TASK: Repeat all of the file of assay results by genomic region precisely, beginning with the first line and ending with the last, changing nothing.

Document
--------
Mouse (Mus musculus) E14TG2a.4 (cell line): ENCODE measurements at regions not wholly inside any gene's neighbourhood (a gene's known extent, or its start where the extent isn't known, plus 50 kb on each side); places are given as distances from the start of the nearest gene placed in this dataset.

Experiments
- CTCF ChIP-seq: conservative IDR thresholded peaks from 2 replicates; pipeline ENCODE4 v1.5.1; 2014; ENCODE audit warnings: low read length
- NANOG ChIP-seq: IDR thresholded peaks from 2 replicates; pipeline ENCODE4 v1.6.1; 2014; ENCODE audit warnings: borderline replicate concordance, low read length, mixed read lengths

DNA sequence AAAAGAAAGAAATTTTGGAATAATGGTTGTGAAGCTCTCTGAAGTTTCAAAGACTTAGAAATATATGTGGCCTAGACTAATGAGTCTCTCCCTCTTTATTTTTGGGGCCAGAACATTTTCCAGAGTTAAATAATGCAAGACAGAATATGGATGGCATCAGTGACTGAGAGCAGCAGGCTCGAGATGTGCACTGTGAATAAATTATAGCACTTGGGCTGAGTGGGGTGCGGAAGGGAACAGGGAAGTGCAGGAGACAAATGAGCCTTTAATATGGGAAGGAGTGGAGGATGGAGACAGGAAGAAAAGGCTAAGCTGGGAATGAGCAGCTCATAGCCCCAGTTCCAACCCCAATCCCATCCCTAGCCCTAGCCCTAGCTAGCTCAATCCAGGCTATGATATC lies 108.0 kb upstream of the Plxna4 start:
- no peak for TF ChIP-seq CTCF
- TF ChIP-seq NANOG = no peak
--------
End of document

Mouse (Mus musculus) E14TG2a.4 (cell line): ENCODE measurements at regions not wholly inside any gene's neighbourhood (a gene's known extent, or its start where the extent isn't known, plus 50 kb on each side); places are given as distances from the start of the nearest gene placed in this dataset.

Experiments
- CTCF ChIP-seq: conservative IDR thresholded peaks from 2 replicates; pipeline ENCODE4 v1.5.1; 2014; ENCODE audit warnings: low read length
- NANOG ChIP-seq: IDR thresholded peaks from 2 replicates; pipeline ENCODE4 v1.6.1; 2014; ENCODE audit warnings: borderline replicate concordance, low read length, mixed read lengths

DNA sequence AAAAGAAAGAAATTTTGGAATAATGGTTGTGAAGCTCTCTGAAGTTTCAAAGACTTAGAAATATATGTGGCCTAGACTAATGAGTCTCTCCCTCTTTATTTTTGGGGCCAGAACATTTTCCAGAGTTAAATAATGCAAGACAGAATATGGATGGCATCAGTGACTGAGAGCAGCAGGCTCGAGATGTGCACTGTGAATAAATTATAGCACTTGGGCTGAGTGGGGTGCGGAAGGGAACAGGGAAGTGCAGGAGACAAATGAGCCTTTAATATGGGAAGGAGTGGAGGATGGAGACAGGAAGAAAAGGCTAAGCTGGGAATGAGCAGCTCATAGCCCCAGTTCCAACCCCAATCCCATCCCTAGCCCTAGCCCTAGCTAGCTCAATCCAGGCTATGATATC lies 108.0 kb upstream of the Plxna4 start:
- no peak for TF ChIP-seq CTCF
- TF ChIP-seq NANOG = no peak